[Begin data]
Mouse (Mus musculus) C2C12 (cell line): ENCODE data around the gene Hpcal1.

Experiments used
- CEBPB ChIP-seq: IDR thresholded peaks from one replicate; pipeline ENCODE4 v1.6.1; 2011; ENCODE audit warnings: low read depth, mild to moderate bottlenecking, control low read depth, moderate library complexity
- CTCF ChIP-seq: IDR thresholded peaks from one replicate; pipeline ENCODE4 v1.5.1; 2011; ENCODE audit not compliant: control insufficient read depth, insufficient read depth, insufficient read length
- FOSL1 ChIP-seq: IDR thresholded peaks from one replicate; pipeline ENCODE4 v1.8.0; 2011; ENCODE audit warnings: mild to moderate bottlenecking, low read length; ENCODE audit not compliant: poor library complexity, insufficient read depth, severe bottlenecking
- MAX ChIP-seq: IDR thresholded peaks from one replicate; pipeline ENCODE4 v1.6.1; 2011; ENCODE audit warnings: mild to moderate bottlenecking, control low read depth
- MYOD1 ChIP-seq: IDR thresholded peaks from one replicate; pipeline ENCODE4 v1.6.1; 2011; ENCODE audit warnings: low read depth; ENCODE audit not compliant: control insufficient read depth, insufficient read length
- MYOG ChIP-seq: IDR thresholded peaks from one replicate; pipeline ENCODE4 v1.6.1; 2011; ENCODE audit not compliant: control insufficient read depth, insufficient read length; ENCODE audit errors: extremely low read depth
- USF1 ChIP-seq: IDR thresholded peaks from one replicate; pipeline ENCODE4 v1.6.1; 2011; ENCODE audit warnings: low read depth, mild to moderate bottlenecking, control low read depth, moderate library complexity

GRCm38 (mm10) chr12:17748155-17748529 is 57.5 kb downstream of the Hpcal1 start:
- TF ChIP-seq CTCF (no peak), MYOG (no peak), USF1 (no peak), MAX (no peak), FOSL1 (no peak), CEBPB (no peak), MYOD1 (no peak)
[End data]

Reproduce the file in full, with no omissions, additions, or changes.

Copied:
Mouse (Mus musculus) C2C12 (cell line): ENCODE data around the gene Hpcal1.

Experiments used
- CEBPB ChIP-seq: IDR thresholded peaks from one replicate; pipeline ENCODE4 v1.6.1; 2011; ENCODE audit warnings: low read depth, mild to moderate bottlenecking, control low read depth, moderate library complexity
- CTCF ChIP-seq: IDR thresholded peaks from one replicate; pipeline ENCODE4 v1.5.1; 2011; ENCODE audit not compliant: control insufficient read depth, insufficient read depth, insufficient read length
- FOSL1 ChIP-seq: IDR thresholded peaks from one replicate; pipeline ENCODE4 v1.8.0; 2011; ENCODE audit warnings: mild to moderate bottlenecking, low read length; ENCODE audit not compliant: poor library complexity, insufficient read depth, severe bottlenecking
- MAX ChIP-seq: IDR thresholded peaks from one replicate; pipeline ENCODE4 v1.6.1; 2011; ENCODE audit warnings: mild to moderate bottlenecking, control low read depth
- MYOD1 ChIP-seq: IDR thresholded peaks from one replicate; pipeline ENCODE4 v1.6.1; 2011; ENCODE audit warnings: low read depth; ENCODE audit not compliant: control insufficient read depth, insufficient read length
- MYOG ChIP-seq: IDR thresholded peaks from one replicate; pipeline ENCODE4 v1.6.1; 2011; ENCODE audit not compliant: control insufficient read depth, insufficient read length; ENCODE audit errors: extremely low read depth
- USF1 ChIP-seq: IDR thresholded peaks from one replicate; pipeline ENCODE4 v1.6.1; 2011; ENCODE audit warnings: low read depth, mild to moderate bottlenecking, control low read depth, moderate library complexity

GRCm38 (mm10) chr12:17748155-17748529 is 57.5 kb downstream of the Hpcal1 start:
- TF ChIP-seq CTCF (no peak), MYOG (no peak), USF1 (no peak), MAX (no peak), FOSL1 (no peak), CEBPB (no peak), MYOD1 (no peak)